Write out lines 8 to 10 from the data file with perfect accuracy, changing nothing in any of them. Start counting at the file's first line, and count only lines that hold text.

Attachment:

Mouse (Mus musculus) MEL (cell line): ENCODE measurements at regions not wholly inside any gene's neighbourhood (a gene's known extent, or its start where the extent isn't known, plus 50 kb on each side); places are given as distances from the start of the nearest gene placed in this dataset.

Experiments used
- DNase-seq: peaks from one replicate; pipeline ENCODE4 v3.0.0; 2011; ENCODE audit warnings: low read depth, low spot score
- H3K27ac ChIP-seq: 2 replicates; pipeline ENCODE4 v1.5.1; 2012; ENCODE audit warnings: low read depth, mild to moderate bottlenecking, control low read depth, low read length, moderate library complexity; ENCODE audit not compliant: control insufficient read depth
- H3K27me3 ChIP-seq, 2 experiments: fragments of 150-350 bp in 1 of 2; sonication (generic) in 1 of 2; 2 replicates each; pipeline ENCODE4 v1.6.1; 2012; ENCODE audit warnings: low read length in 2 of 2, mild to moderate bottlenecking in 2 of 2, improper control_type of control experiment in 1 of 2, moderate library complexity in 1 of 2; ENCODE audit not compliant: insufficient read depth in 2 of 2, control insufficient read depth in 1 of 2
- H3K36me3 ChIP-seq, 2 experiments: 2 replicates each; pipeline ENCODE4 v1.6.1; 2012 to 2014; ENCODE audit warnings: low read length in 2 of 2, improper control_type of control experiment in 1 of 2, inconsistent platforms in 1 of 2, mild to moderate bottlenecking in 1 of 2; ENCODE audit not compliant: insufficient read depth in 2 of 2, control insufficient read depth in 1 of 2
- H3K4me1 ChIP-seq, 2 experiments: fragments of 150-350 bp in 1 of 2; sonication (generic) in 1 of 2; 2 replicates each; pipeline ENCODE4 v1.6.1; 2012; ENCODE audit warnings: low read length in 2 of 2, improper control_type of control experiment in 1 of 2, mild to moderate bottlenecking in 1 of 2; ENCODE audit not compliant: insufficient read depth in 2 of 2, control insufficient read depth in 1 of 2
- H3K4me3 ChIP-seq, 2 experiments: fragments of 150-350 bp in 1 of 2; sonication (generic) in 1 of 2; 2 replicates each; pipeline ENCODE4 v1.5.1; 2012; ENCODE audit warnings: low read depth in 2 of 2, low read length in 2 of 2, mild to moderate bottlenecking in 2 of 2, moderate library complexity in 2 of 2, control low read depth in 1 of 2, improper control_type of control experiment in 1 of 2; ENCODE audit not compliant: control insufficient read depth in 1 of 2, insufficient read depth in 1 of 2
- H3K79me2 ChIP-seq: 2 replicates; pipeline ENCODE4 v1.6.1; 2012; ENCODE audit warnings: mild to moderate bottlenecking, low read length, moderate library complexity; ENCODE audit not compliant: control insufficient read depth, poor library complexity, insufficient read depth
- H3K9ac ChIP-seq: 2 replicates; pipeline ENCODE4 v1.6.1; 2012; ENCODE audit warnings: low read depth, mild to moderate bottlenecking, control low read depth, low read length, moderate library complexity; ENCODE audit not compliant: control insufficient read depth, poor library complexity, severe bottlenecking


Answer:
- H3K4me3 ChIP-seq, 2 experiments: fragments of 150-350 bp in 1 of 2; sonication (generic) in 1 of 2; 2 replicates each; pipeline ENCODE4 v1.5.1; 2012; ENCODE audit warnings: low read depth in 2 of 2, low read length in 2 of 2, mild to moderate bottlenecking in 2 of 2, moderate library complexity in 2 of 2, control low read depth in 1 of 2, improper control_type of control experiment in 1 of 2; ENCODE audit not compliant: control insufficient read depth in 1 of 2, insufficient read depth in 1 of 2
- H3K79me2 ChIP-seq: 2 replicates; pipeline ENCODE4 v1.6.1; 2012; ENCODE audit warnings: mild to moderate bottlenecking, low read length, moderate library complexity; ENCODE audit not compliant: control insufficient read depth, poor library complexity, insufficient read depth
- H3K9ac ChIP-seq: 2 replicates; pipeline ENCODE4 v1.6.1; 2012; ENCODE audit warnings: low read depth, mild to moderate bottlenecking, control low read depth, low read length, moderate library complexity; ENCODE audit not compliant: control insufficient read depth, poor library complexity, severe bottlenecking